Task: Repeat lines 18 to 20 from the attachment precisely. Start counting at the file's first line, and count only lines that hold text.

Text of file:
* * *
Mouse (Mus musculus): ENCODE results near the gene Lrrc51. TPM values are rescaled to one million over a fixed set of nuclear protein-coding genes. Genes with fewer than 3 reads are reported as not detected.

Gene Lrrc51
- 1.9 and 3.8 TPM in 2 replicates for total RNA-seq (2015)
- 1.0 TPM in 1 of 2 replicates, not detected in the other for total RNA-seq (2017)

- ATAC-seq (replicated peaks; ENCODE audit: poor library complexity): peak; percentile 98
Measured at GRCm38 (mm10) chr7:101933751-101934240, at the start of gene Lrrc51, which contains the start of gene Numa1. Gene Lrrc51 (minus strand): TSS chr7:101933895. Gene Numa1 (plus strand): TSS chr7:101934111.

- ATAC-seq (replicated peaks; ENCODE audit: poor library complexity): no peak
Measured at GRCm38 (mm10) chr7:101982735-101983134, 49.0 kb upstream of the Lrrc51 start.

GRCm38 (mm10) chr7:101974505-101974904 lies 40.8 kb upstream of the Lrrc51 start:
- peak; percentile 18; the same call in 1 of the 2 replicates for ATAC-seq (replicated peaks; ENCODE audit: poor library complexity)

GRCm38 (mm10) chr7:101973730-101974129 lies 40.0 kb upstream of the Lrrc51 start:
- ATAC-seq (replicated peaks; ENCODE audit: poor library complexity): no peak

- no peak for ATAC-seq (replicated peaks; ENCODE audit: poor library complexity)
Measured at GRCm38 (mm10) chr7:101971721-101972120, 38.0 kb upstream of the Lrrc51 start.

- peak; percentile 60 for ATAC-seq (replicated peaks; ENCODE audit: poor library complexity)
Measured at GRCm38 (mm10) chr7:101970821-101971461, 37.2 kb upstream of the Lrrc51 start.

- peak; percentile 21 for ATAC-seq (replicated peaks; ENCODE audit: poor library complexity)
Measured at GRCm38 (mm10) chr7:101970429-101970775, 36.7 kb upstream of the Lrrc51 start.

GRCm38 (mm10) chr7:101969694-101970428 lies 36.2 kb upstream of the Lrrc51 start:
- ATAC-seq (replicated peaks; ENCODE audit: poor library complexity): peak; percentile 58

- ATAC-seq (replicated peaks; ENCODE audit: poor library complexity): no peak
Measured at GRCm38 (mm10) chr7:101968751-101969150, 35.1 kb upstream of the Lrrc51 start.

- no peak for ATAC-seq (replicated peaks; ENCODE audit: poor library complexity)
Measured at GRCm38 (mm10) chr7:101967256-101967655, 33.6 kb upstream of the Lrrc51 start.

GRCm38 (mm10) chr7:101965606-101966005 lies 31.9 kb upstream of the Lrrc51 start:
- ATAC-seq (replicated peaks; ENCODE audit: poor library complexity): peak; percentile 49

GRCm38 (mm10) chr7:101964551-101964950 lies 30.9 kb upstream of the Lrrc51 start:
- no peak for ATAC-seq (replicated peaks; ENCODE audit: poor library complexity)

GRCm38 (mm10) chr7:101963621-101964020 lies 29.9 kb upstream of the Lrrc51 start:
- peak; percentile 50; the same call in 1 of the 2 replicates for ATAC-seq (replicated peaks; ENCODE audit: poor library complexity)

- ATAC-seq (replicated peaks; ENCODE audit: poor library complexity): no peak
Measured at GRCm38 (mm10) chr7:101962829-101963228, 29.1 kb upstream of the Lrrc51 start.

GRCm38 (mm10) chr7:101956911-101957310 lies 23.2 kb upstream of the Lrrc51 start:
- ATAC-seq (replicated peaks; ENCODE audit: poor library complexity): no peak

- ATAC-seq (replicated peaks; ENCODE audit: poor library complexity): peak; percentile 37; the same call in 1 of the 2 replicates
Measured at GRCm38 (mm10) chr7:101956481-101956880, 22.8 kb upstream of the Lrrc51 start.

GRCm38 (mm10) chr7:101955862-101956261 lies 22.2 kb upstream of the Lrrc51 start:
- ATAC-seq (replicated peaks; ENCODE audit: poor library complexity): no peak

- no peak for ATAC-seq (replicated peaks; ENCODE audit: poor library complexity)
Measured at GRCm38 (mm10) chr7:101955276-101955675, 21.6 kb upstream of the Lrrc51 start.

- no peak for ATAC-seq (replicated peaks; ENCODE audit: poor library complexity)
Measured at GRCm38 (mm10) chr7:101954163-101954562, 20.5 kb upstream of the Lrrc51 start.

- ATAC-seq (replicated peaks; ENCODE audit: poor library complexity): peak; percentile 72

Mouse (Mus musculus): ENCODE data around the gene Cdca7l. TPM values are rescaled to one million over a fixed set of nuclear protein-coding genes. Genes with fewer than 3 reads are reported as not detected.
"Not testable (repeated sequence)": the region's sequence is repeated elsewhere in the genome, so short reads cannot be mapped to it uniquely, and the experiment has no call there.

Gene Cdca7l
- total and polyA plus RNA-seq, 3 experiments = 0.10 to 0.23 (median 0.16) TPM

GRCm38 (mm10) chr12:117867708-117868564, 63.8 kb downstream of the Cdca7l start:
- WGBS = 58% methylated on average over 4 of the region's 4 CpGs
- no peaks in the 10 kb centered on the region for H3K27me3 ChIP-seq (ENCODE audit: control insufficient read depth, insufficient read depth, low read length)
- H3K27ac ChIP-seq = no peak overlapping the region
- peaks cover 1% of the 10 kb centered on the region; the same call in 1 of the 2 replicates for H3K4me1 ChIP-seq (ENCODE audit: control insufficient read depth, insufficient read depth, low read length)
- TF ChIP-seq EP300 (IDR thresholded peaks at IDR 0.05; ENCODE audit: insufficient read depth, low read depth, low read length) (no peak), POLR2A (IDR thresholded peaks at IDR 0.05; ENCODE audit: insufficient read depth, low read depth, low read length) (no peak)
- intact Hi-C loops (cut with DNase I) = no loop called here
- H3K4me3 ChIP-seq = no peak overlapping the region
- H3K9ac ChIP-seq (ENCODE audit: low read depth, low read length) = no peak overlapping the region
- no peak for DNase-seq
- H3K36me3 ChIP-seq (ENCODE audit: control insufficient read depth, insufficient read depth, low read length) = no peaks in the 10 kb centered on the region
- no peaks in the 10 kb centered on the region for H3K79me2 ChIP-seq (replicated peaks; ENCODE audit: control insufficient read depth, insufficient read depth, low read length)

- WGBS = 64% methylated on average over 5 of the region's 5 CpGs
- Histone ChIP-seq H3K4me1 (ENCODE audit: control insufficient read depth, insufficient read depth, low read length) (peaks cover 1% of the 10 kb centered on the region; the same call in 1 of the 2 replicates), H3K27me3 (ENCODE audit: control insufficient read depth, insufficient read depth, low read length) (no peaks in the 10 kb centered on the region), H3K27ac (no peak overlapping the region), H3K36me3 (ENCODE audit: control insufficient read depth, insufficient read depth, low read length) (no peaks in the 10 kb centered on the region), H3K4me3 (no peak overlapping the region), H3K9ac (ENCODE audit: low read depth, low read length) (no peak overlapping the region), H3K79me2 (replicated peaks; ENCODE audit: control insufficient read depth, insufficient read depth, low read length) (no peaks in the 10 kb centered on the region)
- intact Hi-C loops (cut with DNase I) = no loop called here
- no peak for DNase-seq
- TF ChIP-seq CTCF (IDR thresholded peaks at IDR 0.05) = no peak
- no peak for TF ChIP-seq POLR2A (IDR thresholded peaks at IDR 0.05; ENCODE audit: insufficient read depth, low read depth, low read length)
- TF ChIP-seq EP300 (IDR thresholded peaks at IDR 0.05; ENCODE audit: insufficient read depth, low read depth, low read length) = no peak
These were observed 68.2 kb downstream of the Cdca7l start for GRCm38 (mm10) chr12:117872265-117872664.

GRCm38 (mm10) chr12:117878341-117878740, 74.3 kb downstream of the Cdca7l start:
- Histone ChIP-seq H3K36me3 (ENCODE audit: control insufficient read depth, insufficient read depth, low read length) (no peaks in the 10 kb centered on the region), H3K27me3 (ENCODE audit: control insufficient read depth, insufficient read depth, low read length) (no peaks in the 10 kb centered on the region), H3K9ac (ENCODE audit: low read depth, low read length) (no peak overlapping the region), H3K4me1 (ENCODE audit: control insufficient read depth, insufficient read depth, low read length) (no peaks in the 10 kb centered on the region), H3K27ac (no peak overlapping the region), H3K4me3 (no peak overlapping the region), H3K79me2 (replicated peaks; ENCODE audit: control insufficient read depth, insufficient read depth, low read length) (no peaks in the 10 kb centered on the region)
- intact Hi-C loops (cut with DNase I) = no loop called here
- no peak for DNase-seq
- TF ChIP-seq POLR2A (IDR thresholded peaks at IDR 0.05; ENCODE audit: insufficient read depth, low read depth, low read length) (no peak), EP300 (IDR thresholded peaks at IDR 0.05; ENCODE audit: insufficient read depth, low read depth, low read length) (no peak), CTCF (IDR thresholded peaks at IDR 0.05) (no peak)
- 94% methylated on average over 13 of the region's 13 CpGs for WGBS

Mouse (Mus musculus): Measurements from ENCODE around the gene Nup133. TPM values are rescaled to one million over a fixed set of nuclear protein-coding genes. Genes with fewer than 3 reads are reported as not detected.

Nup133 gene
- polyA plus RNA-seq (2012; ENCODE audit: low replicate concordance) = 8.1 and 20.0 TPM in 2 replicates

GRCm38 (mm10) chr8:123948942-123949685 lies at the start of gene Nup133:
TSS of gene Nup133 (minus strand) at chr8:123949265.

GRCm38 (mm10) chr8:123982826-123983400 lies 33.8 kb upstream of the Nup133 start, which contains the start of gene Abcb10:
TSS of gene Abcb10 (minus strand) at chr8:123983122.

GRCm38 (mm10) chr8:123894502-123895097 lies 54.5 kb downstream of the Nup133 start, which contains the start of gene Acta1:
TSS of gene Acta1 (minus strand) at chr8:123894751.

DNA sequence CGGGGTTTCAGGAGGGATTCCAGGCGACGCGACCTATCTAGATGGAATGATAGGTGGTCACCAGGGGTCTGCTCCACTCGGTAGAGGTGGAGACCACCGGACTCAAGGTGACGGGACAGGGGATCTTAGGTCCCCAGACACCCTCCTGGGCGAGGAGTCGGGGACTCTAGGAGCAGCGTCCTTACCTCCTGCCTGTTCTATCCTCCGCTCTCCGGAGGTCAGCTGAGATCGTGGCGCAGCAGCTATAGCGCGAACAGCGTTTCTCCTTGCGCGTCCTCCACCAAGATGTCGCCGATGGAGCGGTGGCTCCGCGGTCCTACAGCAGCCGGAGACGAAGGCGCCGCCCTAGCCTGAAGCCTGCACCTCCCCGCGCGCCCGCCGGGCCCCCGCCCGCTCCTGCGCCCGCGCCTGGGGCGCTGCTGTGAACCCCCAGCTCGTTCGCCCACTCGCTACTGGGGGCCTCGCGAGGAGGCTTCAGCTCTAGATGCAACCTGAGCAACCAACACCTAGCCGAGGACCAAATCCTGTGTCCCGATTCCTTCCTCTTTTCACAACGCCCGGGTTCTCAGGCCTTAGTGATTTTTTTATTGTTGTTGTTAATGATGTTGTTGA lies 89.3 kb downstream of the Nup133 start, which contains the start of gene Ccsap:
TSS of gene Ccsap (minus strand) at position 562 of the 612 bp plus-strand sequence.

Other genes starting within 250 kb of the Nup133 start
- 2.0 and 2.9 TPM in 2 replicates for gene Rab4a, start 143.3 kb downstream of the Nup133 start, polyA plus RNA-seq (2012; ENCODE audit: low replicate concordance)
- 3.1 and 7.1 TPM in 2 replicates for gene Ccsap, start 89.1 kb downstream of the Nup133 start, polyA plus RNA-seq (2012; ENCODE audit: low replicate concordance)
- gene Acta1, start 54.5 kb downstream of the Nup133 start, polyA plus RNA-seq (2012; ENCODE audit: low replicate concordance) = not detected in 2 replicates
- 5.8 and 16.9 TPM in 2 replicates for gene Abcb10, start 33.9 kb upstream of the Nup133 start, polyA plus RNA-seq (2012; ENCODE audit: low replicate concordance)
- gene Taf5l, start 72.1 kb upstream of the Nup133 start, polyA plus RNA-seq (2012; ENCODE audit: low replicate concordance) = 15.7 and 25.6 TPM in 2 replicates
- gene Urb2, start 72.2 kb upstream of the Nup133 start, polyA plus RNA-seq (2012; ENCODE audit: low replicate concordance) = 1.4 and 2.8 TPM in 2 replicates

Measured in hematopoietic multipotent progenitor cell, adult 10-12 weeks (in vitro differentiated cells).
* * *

Measured at GRCm38 (mm10) chr7:101970429-101970775, 36.7 kb upstream of the Lrrc51 start.

GRCm38 (mm10) chr7:101969694-101970428 lies 36.2 kb upstream of the Lrrc51 start:
- ATAC-seq (replicated peaks; ENCODE audit: poor library complexity): peak; percentile 58